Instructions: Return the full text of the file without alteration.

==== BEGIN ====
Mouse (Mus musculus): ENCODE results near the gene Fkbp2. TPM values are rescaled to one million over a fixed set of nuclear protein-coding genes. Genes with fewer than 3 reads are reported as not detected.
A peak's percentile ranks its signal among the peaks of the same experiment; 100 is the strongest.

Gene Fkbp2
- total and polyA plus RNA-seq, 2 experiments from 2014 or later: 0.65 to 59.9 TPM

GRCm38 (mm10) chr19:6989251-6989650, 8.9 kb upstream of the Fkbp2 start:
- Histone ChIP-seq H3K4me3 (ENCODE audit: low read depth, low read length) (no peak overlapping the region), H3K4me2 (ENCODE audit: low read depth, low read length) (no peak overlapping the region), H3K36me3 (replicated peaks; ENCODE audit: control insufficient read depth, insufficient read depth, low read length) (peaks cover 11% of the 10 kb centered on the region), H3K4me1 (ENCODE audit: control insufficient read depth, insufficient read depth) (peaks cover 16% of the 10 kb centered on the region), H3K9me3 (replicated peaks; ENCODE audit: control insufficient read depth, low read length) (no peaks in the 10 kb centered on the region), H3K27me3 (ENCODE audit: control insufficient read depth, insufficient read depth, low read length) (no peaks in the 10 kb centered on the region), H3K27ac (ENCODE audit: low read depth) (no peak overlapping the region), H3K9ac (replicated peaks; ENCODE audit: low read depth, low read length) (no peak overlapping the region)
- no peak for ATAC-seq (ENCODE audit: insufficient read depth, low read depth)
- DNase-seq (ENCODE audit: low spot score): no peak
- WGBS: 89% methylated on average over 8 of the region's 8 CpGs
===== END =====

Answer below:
Mouse (Mus musculus): ENCODE results near the gene Fkbp2. TPM values are rescaled to one million over a fixed set of nuclear protein-coding genes. Genes with fewer than 3 reads are reported as not detected.
A peak's percentile ranks its signal among the peaks of the same experiment; 100 is the strongest.

Gene Fkbp2
- total and polyA plus RNA-seq, 2 experiments from 2014 or later: 0.65 to 59.9 TPM

GRCm38 (mm10) chr19:6989251-6989650, 8.9 kb upstream of the Fkbp2 start:
- Histone ChIP-seq H3K4me3 (ENCODE audit: low read depth, low read length) (no peak overlapping the region), H3K4me2 (ENCODE audit: low read depth, low read length) (no peak overlapping the region), H3K36me3 (replicated peaks; ENCODE audit: control insufficient read depth, insufficient read depth, low read length) (peaks cover 11% of the 10 kb centered on the region), H3K4me1 (ENCODE audit: control insufficient read depth, insufficient read depth) (peaks cover 16% of the 10 kb centered on the region), H3K9me3 (replicated peaks; ENCODE audit: control insufficient read depth, low read length) (no peaks in the 10 kb centered on the region), H3K27me3 (ENCODE audit: control insufficient read depth, insufficient read depth, low read length) (no peaks in the 10 kb centered on the region), H3K27ac (ENCODE audit: low read depth) (no peak overlapping the region), H3K9ac (replicated peaks; ENCODE audit: low read depth, low read length) (no peak overlapping the region)
- no peak for ATAC-seq (ENCODE audit: insufficient read depth, low read depth)
- DNase-seq (ENCODE audit: low spot score): no peak
- WGBS: 89% methylated on average over 8 of the region's 8 CpGs